As for healthcare, evidence indicates that people consume far too much to have any benefit. See Oregon Medicaid study. Drastically cutting healthcare expenditures is one of the most sensible budgetary moves the Federal government can make. 95% of people would have higher utility from lower taxes and less medicine.

5 Rob February 14, 2017 at 12:40 pm

You’re absolutely correct on the stronger dollar, my mistake there.

6 mulp February 14, 2017 at 1:19 pm

I have evaluated the benefits of the Interstate system in 1960, and it had not had not cut transportation costs, cut congestion, or provided any increased mobility to the American people.

Isn’t that proof that the Interstate costs were just as wasted as expanded Medicaid in Oregon where they could continue to rely on EMTALA and bankruptcy and Federal hospital bailout payments just as the majority could continue to get around by passenger rail and living in congested cities and towns in small apartments and houses???

7 Dan Lavatan February 14, 2017 at 5:28 pm

That makes no sense. First of all, EMTALA is bad law. The Democrats admitted most people who have medical bankruptcies have insurance when they first get sick, I don’t think anyone on Medicaid has enough assets to even be forced into bankruptcy as there is no point trying to collect from someone with no assets. Medicaid and Medicare are Federal hospital bailout payments; the fed pays the majority of hospital costs and has for a long time – there are no supplemental payments for the minuscule amount of people who don’t pay. It could be said that the feds own all hospitals and just use them to transfer wealth to a few executives and major shareholders.

The Interstate system doesn’t really relieve congestion within a town, it is a way to move goods between towns and cities are still congested. We would probably be better off with more freight rail. However, in both cases the solution is the same – we can privatize healthcare and transportation by ending all subsidies and turning over assets and see what the markets tell us.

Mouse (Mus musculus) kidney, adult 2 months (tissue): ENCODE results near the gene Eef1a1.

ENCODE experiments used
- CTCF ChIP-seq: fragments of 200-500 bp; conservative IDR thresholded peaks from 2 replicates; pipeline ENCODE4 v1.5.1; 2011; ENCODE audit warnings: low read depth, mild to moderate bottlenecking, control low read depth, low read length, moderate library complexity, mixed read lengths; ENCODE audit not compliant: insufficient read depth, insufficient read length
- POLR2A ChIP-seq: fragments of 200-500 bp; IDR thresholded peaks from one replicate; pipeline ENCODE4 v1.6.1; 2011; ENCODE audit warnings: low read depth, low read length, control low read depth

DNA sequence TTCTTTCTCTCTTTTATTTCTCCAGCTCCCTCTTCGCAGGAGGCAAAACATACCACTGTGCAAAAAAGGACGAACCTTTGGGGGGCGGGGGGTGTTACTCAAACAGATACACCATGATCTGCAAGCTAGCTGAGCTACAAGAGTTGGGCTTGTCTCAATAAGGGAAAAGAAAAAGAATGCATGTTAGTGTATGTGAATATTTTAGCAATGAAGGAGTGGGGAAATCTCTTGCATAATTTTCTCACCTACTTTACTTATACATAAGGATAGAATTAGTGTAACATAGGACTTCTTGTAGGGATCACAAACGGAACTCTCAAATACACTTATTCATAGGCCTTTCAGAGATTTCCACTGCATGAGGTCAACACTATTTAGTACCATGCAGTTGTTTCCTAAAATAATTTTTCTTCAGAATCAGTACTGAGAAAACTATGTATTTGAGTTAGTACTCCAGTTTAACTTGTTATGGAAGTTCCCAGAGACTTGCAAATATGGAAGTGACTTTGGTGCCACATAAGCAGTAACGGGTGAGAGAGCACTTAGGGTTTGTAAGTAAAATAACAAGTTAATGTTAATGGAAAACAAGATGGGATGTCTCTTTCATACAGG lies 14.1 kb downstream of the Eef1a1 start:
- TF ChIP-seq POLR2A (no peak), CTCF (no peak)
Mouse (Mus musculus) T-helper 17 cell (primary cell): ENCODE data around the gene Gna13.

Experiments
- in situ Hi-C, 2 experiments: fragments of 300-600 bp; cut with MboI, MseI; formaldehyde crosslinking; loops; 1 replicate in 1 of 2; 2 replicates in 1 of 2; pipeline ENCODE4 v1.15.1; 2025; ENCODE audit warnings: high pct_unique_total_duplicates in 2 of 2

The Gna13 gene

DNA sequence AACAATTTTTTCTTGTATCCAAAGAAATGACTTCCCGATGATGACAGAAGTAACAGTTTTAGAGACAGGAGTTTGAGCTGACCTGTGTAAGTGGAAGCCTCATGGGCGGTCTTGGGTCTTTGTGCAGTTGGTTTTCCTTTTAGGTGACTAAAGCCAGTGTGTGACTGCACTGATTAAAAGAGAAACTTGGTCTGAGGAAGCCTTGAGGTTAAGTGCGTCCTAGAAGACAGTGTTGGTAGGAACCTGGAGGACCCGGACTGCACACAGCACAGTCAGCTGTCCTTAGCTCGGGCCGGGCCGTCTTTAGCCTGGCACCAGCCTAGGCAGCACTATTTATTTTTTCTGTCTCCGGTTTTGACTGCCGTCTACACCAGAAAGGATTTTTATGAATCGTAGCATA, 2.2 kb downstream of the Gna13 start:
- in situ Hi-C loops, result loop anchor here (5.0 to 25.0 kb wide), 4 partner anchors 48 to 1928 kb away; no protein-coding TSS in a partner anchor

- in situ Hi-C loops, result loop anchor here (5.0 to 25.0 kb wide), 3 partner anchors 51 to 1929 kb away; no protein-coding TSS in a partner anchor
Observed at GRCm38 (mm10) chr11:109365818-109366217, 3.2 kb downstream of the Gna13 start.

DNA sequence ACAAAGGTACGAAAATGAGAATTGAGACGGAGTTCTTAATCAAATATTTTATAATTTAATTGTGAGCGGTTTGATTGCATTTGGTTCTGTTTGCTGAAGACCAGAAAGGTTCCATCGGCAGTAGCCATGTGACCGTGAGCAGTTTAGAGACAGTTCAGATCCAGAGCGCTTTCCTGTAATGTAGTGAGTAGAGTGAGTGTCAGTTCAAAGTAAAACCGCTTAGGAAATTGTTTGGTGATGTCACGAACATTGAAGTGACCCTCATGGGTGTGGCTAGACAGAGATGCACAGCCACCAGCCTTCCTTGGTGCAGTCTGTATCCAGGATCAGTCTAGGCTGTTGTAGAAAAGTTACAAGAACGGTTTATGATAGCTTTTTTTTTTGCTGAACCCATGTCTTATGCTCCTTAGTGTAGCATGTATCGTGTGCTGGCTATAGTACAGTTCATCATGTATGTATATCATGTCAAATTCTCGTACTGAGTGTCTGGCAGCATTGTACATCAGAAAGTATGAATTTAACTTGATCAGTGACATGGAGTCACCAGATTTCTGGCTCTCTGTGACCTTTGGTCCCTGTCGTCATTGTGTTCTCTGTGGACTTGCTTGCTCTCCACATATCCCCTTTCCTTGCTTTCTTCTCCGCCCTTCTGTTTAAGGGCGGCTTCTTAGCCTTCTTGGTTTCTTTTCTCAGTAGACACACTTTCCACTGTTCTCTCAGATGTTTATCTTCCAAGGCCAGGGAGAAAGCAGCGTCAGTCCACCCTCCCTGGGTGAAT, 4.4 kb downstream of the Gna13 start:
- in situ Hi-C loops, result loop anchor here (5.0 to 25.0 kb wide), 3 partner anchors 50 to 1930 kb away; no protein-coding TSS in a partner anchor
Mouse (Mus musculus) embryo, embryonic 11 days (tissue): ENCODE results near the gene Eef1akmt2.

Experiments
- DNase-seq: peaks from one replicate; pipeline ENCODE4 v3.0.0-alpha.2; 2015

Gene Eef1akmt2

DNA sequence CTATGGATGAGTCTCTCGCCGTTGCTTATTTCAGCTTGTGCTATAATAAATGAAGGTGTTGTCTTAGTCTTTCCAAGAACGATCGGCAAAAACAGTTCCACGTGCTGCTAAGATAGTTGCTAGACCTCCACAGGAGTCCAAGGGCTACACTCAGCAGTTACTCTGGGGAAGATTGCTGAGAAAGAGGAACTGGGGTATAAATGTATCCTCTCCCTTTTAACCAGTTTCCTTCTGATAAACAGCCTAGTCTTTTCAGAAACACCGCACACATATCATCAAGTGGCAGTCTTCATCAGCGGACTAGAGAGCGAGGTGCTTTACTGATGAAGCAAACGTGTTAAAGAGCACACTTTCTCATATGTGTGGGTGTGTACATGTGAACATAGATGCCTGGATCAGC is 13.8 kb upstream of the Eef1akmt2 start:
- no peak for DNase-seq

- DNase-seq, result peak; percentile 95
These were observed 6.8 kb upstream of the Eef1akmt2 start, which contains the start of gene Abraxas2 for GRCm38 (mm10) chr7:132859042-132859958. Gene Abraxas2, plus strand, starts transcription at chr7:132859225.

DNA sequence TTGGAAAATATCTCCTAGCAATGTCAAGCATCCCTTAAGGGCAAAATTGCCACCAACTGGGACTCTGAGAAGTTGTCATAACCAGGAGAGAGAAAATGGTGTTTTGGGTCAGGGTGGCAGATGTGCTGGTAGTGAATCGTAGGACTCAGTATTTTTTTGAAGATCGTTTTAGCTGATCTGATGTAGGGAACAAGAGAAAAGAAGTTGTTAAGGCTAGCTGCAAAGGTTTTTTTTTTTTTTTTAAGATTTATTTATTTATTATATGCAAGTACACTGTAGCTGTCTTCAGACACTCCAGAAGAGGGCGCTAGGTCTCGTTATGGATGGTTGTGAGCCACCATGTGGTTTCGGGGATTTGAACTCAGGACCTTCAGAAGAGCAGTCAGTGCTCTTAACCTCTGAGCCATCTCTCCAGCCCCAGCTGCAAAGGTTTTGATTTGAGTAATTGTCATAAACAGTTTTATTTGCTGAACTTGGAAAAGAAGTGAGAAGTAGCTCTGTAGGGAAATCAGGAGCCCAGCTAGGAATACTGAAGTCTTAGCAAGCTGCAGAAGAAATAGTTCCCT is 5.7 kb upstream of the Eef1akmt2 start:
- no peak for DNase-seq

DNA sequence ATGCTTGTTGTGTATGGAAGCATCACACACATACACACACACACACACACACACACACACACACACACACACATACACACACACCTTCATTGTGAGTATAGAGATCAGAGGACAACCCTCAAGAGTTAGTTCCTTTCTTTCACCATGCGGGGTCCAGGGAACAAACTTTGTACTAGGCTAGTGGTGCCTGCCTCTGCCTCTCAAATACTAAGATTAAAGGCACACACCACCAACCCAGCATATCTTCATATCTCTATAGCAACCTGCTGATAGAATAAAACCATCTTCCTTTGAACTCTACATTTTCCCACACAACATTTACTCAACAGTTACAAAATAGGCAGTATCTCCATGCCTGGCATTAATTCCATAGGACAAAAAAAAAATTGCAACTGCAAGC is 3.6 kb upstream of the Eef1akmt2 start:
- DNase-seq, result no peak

8 Jan February 15, 2017 at 5:18 am

The problem with cutting health care is that Medicare doesn’t really have a smart way to do it. Some health care is really important–like giving people statins or putting them on dialysis. But Medicare’s default is just to pay for anything. People fear rationing by bureaucrats, so they don’t allow Medicare to make many smart decisions about what we should and should not cover. Prices paid by Medicare are another problem. There is a committee made up by physicians–about 80 percent of them specialists–who decide what Medicare will pay for different services. Fox guarding henhouse.

9 Lord February 15, 2017 at 11:08 pm

Booms feel good until they end. This is a measure of the short term nature of markets. Opportunities are found in the swings.

10 msgkings February 14, 2017 at 12:01 pm

The last two presidents show why you can’t let your politics get in the way of your portfolio. For every righty who missed out on the Obama rally, there’s surely a lefty who will miss out on the Trump one. But if there’s a recession in 2019 Trump’s got a bear market on his hands.

11 Ray Lopez February 14, 2017 at 2:56 pm

Say what, food allergy LA hockey guy? Did you try and say something or just belch?

12 msgkings February 14, 2017 at 3:30 pm

Just belched.

13 nb February 14, 2017 at 7:33 pm